Anne Stausboll announced her retirement Thursday as chief executive of CalPERS, ending a tenure during which she guided the nation’s largest public pension fund through a bribery scandal and the financial markets crash.
Stausboll, 59, said she will leave June 30, when the fiscal year ends.
“I’m really ready to explore the next chapter of my life,” she said in an interview. After taking some time off, she said she’ll be “looking for new opportunities to serve the public.”
Stausboll became the pension fund’s CEO in January 2009 and had to deal with the aftermath of the 2008 market crash. CalPERS wound up losing billions of dollars in the crash. Although its portfolio has recovered, the California Public Employees’ Retirement System remains underfunded and continues to feel the financial effects of the downturn.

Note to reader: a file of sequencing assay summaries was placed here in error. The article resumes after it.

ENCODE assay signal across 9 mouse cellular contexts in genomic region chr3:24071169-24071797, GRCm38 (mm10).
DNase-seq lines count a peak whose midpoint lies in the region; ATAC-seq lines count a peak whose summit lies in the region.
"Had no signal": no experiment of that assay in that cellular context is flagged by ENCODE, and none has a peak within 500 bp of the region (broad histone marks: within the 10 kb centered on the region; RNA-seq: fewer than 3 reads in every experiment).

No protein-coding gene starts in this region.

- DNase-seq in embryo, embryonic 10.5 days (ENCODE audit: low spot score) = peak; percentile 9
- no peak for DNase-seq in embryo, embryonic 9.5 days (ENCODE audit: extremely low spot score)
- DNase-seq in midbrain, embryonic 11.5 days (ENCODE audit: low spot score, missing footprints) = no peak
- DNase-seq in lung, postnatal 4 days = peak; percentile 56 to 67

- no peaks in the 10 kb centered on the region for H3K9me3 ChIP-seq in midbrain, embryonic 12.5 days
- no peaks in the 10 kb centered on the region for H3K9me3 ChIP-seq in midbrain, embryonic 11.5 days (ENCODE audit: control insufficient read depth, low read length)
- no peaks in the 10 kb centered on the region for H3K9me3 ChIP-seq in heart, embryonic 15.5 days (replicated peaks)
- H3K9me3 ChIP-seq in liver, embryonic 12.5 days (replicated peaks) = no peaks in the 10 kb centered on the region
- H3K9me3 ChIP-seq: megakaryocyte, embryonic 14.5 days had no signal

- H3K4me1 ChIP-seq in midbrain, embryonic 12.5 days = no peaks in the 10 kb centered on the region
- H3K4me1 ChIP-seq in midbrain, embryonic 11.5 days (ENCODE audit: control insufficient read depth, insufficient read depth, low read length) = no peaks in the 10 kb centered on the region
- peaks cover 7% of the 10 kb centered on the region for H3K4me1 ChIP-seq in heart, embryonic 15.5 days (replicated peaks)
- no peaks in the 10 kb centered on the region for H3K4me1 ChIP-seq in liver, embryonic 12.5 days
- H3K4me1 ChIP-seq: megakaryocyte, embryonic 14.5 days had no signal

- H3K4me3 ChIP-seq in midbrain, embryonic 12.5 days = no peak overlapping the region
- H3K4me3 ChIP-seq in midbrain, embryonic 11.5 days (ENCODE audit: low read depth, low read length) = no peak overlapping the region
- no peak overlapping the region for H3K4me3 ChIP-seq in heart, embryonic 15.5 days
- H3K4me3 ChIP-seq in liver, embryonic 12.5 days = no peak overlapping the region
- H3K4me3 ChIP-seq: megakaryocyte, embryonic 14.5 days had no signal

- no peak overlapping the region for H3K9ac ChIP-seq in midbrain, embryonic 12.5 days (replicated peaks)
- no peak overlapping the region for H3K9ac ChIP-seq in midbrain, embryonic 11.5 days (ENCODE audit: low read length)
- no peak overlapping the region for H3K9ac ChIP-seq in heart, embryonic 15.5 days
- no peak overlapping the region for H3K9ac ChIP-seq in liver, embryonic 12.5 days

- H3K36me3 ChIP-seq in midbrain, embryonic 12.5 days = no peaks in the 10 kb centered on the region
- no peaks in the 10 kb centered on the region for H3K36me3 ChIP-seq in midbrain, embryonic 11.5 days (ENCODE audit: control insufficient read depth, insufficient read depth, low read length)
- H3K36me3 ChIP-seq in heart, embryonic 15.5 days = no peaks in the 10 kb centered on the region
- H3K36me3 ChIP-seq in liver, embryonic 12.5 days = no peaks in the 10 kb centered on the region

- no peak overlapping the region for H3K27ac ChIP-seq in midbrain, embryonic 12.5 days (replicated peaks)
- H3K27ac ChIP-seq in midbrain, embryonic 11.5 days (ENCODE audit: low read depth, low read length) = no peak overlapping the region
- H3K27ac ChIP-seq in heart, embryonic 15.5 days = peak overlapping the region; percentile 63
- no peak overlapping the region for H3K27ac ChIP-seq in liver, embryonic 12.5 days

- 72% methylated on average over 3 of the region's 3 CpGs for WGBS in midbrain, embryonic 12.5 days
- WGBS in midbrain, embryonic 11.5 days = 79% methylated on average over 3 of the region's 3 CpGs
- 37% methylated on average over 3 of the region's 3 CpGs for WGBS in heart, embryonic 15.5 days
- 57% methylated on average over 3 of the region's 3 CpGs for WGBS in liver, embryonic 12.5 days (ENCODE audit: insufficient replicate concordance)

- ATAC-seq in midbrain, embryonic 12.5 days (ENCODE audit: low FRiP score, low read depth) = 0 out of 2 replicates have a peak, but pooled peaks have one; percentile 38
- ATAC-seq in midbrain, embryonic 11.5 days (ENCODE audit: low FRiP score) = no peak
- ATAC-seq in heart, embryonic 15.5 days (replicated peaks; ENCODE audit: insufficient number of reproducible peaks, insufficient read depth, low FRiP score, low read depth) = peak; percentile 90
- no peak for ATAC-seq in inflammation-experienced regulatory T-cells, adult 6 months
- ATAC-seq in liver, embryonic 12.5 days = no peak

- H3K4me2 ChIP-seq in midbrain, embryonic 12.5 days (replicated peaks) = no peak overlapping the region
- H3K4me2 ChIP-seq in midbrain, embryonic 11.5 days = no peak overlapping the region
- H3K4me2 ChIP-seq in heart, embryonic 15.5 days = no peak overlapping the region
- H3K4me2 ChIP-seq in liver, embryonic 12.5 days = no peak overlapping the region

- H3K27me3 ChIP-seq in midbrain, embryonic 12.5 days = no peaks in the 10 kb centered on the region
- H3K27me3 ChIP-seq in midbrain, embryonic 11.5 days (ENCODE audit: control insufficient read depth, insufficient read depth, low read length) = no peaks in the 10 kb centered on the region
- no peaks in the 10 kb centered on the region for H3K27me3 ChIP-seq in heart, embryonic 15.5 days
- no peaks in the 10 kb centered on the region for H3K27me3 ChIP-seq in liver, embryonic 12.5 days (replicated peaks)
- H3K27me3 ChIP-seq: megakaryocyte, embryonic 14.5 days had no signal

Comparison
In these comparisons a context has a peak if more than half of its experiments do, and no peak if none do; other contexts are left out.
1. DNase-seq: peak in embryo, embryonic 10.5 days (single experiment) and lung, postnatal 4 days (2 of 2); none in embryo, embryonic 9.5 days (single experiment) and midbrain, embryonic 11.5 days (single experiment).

Within months of becoming CEO, she had to contend with a bribery scandal involving her predecessor, Fred Buenrostro.
Buenrostro eventually pleaded guilty to taking bribes from former CalPERS board member Alfred Villalobos, who was a “placement agent” representing private-equity firms seeking investments from the pension fund. Buenrostro is scheduled to be sentenced in May. Villalobos, who pleaded not guilty to all charges, committed suicide last year in Reno.
“It was definitely a time of turmoil,” Stausboll said, referring to the early years of her tenure. “It was a challenge. I think we’ve really landed in a good place.”
Rob Feckner, the pension fund’s board president, said in a prepared statement: “CalPERS is a better organization because of Anne. She led us through a difficult period, and we have emerged as a more accountable, transparent and smarter institution.”
Prior to becoming CEO, Stausboll was a staff attorney, deputy general counsel and interim chief investment officer at CalPERS.